George W. Anderson Inmate 15 1866 Male Scholar Lyndhurst Hampshire
William Halford Inmate 14 1867 Male Scholar Nk
Horace A. Swinerd Inmate 16 1865 Male Scholar London Surrey
Robert Pendock Inmate 9 1872 Male Scholar Mangotsfield Gloucestershire
George Kemp Inmate 14 1867 Male Scholar Priors Dean Hampshire
Thomas H. Day Inmate 14 1867 Male Scholar Plymouth Devon
Emma Spenser Inmate 11 1870 Female Scholar Nk
John C. Strick Inmate 11 1870 Male Scholar Nk
Jane Lewis Inmate 10 1871 Female Scholar Nk
Florence M. Cook Inmate 9 1872 Male Scholar Nk
Robert E. Powell Inmate 8 1873 Male Scholar Nk
Anna M. Thomas Inmate 9 1872 Female Scholar Worle Somerset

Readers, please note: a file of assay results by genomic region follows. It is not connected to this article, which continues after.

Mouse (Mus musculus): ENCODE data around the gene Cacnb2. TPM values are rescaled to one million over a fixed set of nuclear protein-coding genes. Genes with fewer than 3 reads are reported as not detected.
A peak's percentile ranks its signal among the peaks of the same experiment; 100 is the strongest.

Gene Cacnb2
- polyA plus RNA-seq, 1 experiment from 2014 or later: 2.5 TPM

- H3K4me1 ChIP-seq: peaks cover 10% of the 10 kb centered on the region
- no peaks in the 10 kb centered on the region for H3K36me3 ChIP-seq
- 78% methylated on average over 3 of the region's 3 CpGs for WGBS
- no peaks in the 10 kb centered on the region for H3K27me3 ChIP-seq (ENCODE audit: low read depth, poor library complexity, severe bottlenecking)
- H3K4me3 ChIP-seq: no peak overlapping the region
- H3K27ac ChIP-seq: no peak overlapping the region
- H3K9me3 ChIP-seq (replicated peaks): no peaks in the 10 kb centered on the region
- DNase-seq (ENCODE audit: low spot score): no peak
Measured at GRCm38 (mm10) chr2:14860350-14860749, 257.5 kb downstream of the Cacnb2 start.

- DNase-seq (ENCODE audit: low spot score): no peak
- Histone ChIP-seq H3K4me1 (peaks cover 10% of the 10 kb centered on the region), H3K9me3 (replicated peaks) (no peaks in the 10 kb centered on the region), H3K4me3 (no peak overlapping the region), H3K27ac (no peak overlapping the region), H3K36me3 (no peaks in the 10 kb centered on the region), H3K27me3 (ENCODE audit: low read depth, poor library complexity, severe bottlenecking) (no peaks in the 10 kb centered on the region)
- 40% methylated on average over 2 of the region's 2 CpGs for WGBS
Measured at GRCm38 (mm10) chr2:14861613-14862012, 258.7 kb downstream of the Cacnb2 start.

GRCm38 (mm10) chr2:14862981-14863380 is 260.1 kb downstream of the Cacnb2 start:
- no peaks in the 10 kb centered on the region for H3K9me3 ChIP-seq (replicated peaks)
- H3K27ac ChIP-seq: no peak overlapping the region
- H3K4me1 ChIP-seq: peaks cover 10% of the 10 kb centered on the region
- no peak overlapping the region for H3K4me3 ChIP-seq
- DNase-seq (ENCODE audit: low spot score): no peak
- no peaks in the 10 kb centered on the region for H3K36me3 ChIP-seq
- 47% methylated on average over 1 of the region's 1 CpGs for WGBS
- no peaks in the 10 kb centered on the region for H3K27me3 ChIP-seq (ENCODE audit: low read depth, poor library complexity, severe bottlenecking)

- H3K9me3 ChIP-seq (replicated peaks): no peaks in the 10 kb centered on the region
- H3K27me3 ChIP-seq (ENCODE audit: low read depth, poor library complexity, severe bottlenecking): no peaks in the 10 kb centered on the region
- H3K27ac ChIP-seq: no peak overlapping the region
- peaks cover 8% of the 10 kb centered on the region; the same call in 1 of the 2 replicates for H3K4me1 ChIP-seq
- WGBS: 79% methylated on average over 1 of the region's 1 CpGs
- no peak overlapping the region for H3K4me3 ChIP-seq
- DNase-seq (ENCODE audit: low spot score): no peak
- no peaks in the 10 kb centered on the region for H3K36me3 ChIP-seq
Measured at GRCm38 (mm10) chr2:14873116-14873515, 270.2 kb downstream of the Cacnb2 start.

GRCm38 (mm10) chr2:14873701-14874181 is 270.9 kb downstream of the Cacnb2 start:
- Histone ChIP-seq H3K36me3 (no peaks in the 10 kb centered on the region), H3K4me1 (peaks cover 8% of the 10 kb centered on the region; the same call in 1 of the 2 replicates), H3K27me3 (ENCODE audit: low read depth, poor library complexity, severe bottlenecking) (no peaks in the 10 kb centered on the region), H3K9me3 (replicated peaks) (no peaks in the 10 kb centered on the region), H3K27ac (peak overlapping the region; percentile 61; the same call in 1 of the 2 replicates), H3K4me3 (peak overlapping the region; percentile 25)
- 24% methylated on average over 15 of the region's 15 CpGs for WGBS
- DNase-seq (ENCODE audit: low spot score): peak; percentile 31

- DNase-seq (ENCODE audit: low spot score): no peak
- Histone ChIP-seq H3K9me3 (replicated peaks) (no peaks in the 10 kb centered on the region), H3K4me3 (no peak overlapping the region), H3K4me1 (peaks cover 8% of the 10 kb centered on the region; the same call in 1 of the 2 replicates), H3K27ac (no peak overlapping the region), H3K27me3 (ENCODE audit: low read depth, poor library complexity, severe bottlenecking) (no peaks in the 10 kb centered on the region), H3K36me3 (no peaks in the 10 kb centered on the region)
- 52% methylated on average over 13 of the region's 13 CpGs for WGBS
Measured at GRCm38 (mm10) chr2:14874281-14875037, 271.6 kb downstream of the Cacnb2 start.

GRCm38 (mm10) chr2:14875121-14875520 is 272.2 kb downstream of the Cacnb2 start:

James L. Edwards Inmate 10 1871 Male Scholar Nk
Albert T. Elliott Inmate 9 1872 Male Scholar Nk
Gilbert W. Jones Inmate 11 1870 Male Scholar Nk
Harry J. Robinson Inmate 13 1868 Male Scholar Avebury Wiltshire
George J. Fisher Inmate 9 1872 Male Scholar Nk
Thomas H.T. Trivett Inmate 7 1874 Male Scholar Nk
Lucy J. Rogers Inmate 8 1873 Female Scholar Nk
Jacob J. Phelps Inmate 8 1873 Male Scholar Nk
Louisa F. Pollard Inmate 10 1871 Female Scholar Nk Gloucestershire
Rosa L. Dorey Inmate 10 1871 Female Scholar Nk
Henry Williams Inmate 8 1873 Male Scholar Nk
Elizabeth Hatton Inmate 7 1874 Female Scholar Nk
Frederick Evans Inmate 11 1870 Male Scholar Nk
Edwin G. Smith Inmate 7 1874 Male Scholar Nk
Kate Rogers Inmate 7 1874 Female Scholar Winterbourne Gloucestershire

This was the first blog for several weeks – I confess to being rather disillusioned by things, and overwhelmed by events here.